On the contrary, the competent summary judgment evidence demonstrates that Defendant Alexander acted reasonably to prevent harm to Savinell once she became aware of his concerns about specific inmates at CMRCF. ( See Mot. Summ. J. Ex. 3). While CMRCF does not have protective custody, Defendant Alexander recommended Savinell remain in segregation away from others. ( See Mot. Summ. J. Ex. 2; Ex. 3). Based on Defendant Alexander's recommendation, Savinell remained in segregation at CMRCF until he was picked up to be transferred to another institution. ( See id. ). Moreover, Defendant Alexander made sure MDOC, the Department of Offender Services, and officials at MSP knew of Savinell's reported concerns by noting those concerns and the identities of the red-tagged inmates in his running Offender Log. ( See id. ). She also noted in his log, prior to his transfer, her recommendation that Savinell remain in segregation. ( See Mot. Summ. J. Ex. 3). These actions, as documented in the competent summary judgment evidence, represent a reasonable response to Savinell's concerns.

Second, neither Defendant had any control over Savinell's classification or confinement at MSP. Neither were personally involved in the decision not to place Savinell in protective custody at MSP, and neither Defendant had any authority to determine Savinell's classification at MSP. ( See Mot. Summ. J. Ex. 2 ¶ 7; Miss. Code Ann. §§ 47-5-99, through 47-5-103). Rather, classifications, including protective custody determinations, are made by MDOC through the classification hearing officers and classification board.[5] See Tubwell v. Griffith, 742 F.2d 250, 253 (5th Cir. 1984); Miss. Code Ann. §§ 47-5-99 through 47-5-103; see also Fairley v. Simms, No. 3:12-CV-220 (S.D.Miss. Nov. 1, 2013) (granting summary judgment in favor of case manager where case manager red-tagged the identified offenders and placed this information in a file accessible to all MDOC facilities, and case manager did not have authority to order or deny protective custody) (attached to Mot. Summ. J. as Ex. 7). Therefore, the evidence demonstrates that Savinell's classification at MSP is a decision over which Defendants had no control.

Finally, Savinell's injuries were not caused by Defendants. Savinell was allegedly stabbed approximately three months after he left CMRCF and after he was housed in three different units at MSP. ( See Mot. Summ. J. Ex. 1). Savinell's Offender Log shows that after he was received at MSP and his alerts were reviewed, MSP contacted the Department of Offender Services, which made the decision to classify and place Savinell in general population. ( See Mot. Summ. J. Ex. 3). Defendants took measures to protect Savinell at CMRCF, and they cannot be held accountable for any injuries resulting to Savinell approximately three months after his transfer to MSP. Defendants are entitled to summary judgment.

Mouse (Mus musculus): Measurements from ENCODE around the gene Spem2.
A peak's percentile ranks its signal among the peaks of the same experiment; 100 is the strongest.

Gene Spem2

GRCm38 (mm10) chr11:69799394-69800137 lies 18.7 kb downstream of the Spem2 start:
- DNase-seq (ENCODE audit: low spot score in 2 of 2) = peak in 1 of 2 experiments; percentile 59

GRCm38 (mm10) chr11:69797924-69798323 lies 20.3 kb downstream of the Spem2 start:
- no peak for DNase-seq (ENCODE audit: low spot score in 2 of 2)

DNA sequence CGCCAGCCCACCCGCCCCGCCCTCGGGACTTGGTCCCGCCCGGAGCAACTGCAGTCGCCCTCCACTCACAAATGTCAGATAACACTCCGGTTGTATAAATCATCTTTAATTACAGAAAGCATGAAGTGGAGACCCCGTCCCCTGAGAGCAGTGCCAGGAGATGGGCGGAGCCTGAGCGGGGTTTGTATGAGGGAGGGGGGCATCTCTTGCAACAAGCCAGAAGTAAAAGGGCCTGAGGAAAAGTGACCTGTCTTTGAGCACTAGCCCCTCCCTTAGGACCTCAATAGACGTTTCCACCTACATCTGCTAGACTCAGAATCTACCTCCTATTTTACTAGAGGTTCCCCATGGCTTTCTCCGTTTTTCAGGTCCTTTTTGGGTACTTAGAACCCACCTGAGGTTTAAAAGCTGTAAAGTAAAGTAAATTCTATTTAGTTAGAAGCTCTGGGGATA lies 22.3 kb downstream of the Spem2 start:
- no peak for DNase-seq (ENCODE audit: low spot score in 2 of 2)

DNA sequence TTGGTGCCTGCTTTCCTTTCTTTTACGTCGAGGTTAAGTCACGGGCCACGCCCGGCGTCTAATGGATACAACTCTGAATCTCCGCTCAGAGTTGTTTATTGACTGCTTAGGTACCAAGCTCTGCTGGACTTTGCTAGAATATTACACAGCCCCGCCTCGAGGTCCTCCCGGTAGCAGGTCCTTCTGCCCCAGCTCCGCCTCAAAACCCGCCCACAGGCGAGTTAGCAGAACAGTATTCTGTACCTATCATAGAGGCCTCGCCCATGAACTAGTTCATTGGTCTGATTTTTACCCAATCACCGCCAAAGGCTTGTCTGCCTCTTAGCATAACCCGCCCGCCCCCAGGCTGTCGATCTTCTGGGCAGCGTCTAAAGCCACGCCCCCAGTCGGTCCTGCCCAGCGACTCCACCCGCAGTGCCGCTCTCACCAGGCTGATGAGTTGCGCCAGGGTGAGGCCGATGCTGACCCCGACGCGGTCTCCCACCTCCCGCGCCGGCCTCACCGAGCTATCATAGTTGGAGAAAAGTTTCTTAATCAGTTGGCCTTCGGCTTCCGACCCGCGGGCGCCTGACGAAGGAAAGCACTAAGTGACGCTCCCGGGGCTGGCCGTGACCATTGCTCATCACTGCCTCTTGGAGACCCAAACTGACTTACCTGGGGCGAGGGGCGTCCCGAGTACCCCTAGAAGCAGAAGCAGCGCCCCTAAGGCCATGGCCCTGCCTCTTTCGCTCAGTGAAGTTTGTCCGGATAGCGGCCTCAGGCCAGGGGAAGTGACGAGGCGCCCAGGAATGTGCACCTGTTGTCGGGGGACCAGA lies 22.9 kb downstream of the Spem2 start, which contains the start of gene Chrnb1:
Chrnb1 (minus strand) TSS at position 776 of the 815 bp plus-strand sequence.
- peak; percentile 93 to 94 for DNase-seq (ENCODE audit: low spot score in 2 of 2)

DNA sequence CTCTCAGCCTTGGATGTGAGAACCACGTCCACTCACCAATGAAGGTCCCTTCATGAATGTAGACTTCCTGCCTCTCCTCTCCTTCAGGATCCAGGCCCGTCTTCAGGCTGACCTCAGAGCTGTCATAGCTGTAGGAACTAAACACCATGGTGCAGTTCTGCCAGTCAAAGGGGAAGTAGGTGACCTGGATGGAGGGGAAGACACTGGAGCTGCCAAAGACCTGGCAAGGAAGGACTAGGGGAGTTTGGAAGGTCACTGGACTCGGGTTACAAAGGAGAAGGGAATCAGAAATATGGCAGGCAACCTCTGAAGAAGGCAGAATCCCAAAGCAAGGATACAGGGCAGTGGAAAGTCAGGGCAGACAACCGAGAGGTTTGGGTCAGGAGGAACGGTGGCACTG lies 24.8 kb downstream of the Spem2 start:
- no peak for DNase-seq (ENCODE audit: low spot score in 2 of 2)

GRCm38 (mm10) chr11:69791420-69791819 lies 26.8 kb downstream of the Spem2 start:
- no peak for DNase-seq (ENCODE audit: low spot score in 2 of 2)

B. Other Claims

In conjunction with his Eighth Amendment claim, Savinell broadly asserts that Defendants violated the Fourteenth Amendment's Equal Protection Clause, the Bill of Rights, and Article III of the Mississippi Constitution. The Court notes that to he extent Savinell raises a Fourteenth Amendment equal protection claim, he must allege that he "received treatment different from that received by similarly situated individuals and that the unequal treatment stemmed from discriminatory intent." Taylor v. Johnson, 257 F.3d 470, 473 (5th Cir. 2001) (citing City of Cleburne v. Cleburne Living Ctr., 473 U.S. 432, 439-40 (1985)). Savinell has not alleged unequal treatment due to discriminatory intent and has, therefore, failed to state a Fourteenth Amendment claim. Moreover, Article III of the Mississippi Constitution is entitled "Bill of Rights, " and § 28 of Article III prohibits cruel or unusual punishment, similar to the Eighth Amendment. See Miss. Const. art. III, § 28. For the same reasons Savinell's Eighth Amendment claim fails, so does his claim based on the Mississippi Constitution and its Bill of Rights. Finally, the Court finds that, to the extent Savinell attempts to assert State law claims, they are barred by the Mississippi Tort Claims Act. See Miss. Code. Ann. § 11-46-9(1)(m) (precluding inmates from suing State entities and/or their employees).


For the reasons set forth herein, Defendants' motion to dismiss, or alternatively, for summary judgment [35] is GRANTED, and judgment will enter in favor of Defendants. A separate judgment in accordance with this opinion and order will enter today.